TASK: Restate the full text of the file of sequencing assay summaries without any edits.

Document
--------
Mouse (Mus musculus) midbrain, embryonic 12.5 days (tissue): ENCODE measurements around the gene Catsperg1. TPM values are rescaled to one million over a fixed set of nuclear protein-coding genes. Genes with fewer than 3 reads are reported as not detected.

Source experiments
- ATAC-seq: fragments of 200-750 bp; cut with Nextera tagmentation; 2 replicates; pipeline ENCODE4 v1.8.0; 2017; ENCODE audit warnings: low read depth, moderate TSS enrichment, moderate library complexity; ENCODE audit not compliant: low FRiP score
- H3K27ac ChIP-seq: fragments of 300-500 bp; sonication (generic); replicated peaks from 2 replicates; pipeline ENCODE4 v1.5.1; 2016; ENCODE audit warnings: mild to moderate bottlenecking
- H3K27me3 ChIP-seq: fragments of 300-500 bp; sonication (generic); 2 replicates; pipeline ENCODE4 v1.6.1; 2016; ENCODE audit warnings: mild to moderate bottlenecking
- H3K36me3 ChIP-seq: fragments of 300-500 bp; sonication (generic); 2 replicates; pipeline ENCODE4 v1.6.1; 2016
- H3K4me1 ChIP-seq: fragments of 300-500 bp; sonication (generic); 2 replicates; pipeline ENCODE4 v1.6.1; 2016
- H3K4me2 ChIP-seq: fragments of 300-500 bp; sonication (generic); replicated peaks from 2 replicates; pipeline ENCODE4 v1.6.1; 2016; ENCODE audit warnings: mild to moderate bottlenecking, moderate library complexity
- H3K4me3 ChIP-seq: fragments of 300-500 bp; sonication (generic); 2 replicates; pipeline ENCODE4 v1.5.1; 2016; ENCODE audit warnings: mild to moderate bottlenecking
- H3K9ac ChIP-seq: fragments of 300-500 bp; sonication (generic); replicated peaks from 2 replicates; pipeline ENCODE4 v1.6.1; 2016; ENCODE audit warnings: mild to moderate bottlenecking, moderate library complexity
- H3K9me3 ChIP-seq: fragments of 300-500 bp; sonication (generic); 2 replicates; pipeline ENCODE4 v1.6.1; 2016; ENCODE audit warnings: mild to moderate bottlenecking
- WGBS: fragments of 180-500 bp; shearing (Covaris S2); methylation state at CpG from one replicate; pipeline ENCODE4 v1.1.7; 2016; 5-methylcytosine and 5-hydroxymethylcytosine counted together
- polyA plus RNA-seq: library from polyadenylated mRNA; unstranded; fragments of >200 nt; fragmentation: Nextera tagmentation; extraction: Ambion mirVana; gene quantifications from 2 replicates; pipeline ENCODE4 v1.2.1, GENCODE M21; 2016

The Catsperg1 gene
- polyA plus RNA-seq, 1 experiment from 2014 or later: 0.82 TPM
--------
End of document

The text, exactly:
Mouse (Mus musculus) midbrain, embryonic 12.5 days (tissue): ENCODE measurements around the gene Catsperg1. TPM values are rescaled to one million over a fixed set of nuclear protein-coding genes. Genes with fewer than 3 reads are reported as not detected.

Source experiments
- ATAC-seq: fragments of 200-750 bp; cut with Nextera tagmentation; 2 replicates; pipeline ENCODE4 v1.8.0; 2017; ENCODE audit warnings: low read depth, moderate TSS enrichment, moderate library complexity; ENCODE audit not compliant: low FRiP score
- H3K27ac ChIP-seq: fragments of 300-500 bp; sonication (generic); replicated peaks from 2 replicates; pipeline ENCODE4 v1.5.1; 2016; ENCODE audit warnings: mild to moderate bottlenecking
- H3K27me3 ChIP-seq: fragments of 300-500 bp; sonication (generic); 2 replicates; pipeline ENCODE4 v1.6.1; 2016; ENCODE audit warnings: mild to moderate bottlenecking
- H3K36me3 ChIP-seq: fragments of 300-500 bp; sonication (generic); 2 replicates; pipeline ENCODE4 v1.6.1; 2016
- H3K4me1 ChIP-seq: fragments of 300-500 bp; sonication (generic); 2 replicates; pipeline ENCODE4 v1.6.1; 2016
- H3K4me2 ChIP-seq: fragments of 300-500 bp; sonication (generic); replicated peaks from 2 replicates; pipeline ENCODE4 v1.6.1; 2016; ENCODE audit warnings: mild to moderate bottlenecking, moderate library complexity
- H3K4me3 ChIP-seq: fragments of 300-500 bp; sonication (generic); 2 replicates; pipeline ENCODE4 v1.5.1; 2016; ENCODE audit warnings: mild to moderate bottlenecking
- H3K9ac ChIP-seq: fragments of 300-500 bp; sonication (generic); replicated peaks from 2 replicates; pipeline ENCODE4 v1.6.1; 2016; ENCODE audit warnings: mild to moderate bottlenecking, moderate library complexity
- H3K9me3 ChIP-seq: fragments of 300-500 bp; sonication (generic); 2 replicates; pipeline ENCODE4 v1.6.1; 2016; ENCODE audit warnings: mild to moderate bottlenecking
- WGBS: fragments of 180-500 bp; shearing (Covaris S2); methylation state at CpG from one replicate; pipeline ENCODE4 v1.1.7; 2016; 5-methylcytosine and 5-hydroxymethylcytosine counted together
- polyA plus RNA-seq: library from polyadenylated mRNA; unstranded; fragments of >200 nt; fragmentation: Nextera tagmentation; extraction: Ambion mirVana; gene quantifications from 2 replicates; pipeline ENCODE4 v1.2.1, GENCODE M21; 2016

The Catsperg1 gene
- polyA plus RNA-seq, 1 experiment from 2014 or later: 0.82 TPM